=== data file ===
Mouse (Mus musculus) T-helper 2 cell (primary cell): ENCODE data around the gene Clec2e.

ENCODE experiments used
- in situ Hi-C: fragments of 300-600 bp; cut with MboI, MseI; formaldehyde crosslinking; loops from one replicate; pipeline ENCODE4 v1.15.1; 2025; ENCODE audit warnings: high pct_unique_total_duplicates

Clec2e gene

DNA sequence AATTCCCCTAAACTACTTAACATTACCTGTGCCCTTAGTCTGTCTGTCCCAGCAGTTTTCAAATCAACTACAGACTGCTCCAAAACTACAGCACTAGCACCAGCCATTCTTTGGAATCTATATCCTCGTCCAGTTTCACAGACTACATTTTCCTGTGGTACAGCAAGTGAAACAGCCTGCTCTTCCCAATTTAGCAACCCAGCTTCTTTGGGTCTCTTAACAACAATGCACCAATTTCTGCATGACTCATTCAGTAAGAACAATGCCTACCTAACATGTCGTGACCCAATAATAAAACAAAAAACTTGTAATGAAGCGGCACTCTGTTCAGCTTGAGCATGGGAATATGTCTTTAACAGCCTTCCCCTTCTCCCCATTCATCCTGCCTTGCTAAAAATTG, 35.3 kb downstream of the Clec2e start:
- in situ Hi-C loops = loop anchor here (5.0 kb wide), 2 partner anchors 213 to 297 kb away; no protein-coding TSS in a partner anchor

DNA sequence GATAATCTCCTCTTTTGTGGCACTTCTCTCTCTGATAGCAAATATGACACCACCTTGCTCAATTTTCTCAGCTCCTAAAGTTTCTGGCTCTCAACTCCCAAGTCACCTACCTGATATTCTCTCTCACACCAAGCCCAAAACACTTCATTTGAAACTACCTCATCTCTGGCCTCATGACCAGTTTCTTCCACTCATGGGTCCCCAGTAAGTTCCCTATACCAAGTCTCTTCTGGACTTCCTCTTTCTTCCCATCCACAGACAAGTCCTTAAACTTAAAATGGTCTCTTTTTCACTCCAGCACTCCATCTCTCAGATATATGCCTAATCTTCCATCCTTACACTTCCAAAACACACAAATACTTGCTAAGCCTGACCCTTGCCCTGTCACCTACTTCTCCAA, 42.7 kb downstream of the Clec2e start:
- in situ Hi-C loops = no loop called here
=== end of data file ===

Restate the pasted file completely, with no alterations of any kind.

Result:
Mouse (Mus musculus) T-helper 2 cell (primary cell): ENCODE data around the gene Clec2e.

ENCODE experiments used
- in situ Hi-C: fragments of 300-600 bp; cut with MboI, MseI; formaldehyde crosslinking; loops from one replicate; pipeline ENCODE4 v1.15.1; 2025; ENCODE audit warnings: high pct_unique_total_duplicates

Clec2e gene

DNA sequence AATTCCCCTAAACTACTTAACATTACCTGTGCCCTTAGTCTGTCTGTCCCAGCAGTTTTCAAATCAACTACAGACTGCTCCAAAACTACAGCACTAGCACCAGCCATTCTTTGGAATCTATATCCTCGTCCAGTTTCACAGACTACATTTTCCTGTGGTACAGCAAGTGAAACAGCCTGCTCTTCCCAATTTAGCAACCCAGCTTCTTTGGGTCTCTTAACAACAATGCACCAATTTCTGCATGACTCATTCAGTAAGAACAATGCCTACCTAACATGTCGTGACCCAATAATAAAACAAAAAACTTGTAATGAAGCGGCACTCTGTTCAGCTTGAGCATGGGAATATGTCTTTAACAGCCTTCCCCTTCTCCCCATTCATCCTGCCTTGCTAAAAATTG, 35.3 kb downstream of the Clec2e start:
- in situ Hi-C loops = loop anchor here (5.0 kb wide), 2 partner anchors 213 to 297 kb away; no protein-coding TSS in a partner anchor

DNA sequence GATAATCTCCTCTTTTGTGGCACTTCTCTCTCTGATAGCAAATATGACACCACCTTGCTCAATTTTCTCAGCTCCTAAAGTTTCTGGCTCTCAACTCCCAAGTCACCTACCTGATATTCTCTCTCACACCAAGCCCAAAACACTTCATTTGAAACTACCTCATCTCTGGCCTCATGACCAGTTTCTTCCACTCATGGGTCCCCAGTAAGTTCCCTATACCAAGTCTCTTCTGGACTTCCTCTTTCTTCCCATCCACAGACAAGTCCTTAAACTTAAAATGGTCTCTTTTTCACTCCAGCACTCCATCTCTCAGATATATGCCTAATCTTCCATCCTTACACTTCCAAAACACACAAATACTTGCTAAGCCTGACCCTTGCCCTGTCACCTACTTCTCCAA, 42.7 kb downstream of the Clec2e start:
- in situ Hi-C loops = no loop called here